Leftover Salmon didn’t set out to be an influential trend setter when it got together nearly a quarter century ago.
“It’s not like we positioned ourselves to be a jam band over a bluegrass band,” said guitarist and band co-founder Vince Herman in a recent phone interview. “We were just guys from ski towns trying to make a living. We managed to come out with something, I’m not sure what the title is. We call it ‘polyethnic Cajun slamgrass.’ ”
Nor was the Leftover Salmon sound calculated to appeal to the fans that had followed the band members’ previous groups.
“When we first started doing this people were like ‘really, you guys play bluegrass with drums and electric instruments? Really? Who’s going to like that?’” said fiddle and mandolin player Drew Emmitt, the band’s other co-founder, in a separate phone interview.
Well, it turns out a whole lot of people like it, and anyone at this year’s Papa Joe’s Banjo-B-Que Music Festival will get the chance to hear the band in the Saturday, May 24, lineup at 7:40 p.m. Saturday admission is $30 and gates open at 11 a.m. See banjobque.com for details.
Formed in 1989, Leftover Salmon began expanding its range outside Colorado a couple years later, developing an ever-growing legion of followers who would turn up each time the band hit a town.
By the mid-1990s, Leftover Salmon was signed to Hollywood Records, releasing its signature album Euphoria in 1997 and putting out four more albums on the Disney-owned label.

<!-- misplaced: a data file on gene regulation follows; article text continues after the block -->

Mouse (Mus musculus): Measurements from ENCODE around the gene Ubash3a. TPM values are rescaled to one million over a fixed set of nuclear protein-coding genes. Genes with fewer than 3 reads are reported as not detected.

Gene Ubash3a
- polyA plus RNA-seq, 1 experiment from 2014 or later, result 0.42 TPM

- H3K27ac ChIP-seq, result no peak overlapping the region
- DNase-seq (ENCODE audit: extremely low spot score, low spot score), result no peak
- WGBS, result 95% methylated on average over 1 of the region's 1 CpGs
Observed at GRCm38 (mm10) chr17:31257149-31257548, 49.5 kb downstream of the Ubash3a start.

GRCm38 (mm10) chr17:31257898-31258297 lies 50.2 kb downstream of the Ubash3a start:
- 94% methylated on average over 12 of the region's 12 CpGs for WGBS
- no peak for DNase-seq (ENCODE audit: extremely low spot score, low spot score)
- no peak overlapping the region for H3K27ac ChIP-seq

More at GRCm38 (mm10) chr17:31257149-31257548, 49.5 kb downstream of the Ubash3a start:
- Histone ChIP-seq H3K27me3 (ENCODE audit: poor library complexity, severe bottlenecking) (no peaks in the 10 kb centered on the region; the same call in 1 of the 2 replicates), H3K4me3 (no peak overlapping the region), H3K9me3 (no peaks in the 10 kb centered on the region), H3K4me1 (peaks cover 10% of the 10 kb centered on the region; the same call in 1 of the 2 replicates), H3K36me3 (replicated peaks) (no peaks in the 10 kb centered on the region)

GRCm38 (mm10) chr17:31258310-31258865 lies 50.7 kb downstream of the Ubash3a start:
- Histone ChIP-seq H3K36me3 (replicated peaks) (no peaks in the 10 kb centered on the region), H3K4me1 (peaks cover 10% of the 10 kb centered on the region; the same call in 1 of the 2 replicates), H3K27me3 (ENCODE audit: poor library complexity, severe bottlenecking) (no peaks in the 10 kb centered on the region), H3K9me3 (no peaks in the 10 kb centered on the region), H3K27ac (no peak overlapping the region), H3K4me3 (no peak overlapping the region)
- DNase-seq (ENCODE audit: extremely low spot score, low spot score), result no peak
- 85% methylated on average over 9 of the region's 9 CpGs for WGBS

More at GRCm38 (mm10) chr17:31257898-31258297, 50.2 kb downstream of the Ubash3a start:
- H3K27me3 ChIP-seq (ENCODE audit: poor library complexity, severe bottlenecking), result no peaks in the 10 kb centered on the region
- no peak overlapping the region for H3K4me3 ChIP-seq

By 2005, when they went on a nearly five-year hiatus, Leftover Salmon had a national following and inspired dozens of bands to follow in its footsteps.
“All I can really say is when we started the Leftover Salmon thing in 1989, there was nobody else doing anything like us,” Emmitt said. “I think we inspired bands to do something similar. What we were doing is going out in a school bus and playing shows. We didn’t have a label or anything like that. We were just doing it.”
Leftover Salmon (which also includes bassist Greg Garrison, drummer Jose Martinez and banjo player Andy Thorn) also inspired others to combine bluegrass and old-time string band sounds with rock-rooted jams. The ‘polyethnic Cajun slamgrass’ label is intended to sum up the band’s mixture of bluegrass, rock, country and Cajun/zydeco. But bluegrass remains at the root of the sound.
“We’ve definitely played bluegrass most of our life and have gotten to play with some of our heroes like Sam Bush, Bela Fleck, Jerry Douglas and Del McCoury,” Emmitt said. “We’ve been accepted by those guys and accepted by the progressive bluegrass community. We didn’t become a jam band and learn to play bluegrass. It was the other way around.”
The bluegrass foundation allows Leftover Salmon to play the summer bluegrass festival circuit. The jam band aspect landed it on the H.O.R.D.E. tour in the mid-’90s and lets it play venues across the country.
As is the case with every jam band from the Grateful Dead onward, Leftover Salmon plays a different show each night.
“We have quite a catalog of songs to draw from and try to mix it up,” Emmitt said. “We’re playing quite a few from (2012 album) Aquatic Hitchhiker and the new release we just put out this year digitally. But we try to rotate songs as much as possible to keep it interesting – for us and the audience. That’s kind of a jam band tradition.”
So how did the band come up with its unforgettable, perhaps regrettable name?
As 1989 turned into 1990, Left Hand String Band, a bluegrass outfit led by Emmitt, joined forces with jug band the Salmon Heads, led by Herman, to play a Boulder-area New Year’s Eve Show. They needed a name and quick. So they took Salmon from the Salmon Heads, the Left of the string band, added Over and, viola, Leftover Salmon.
They didn’t expect the band or the name to last and had no clue that 24 years later they’d be hailed as the architects of jam grass.
“If we’d have had any idea we could have come up with a much better name,” Herman said. “We thought it was going to be one gig when we started. Now we’re stuck with it.”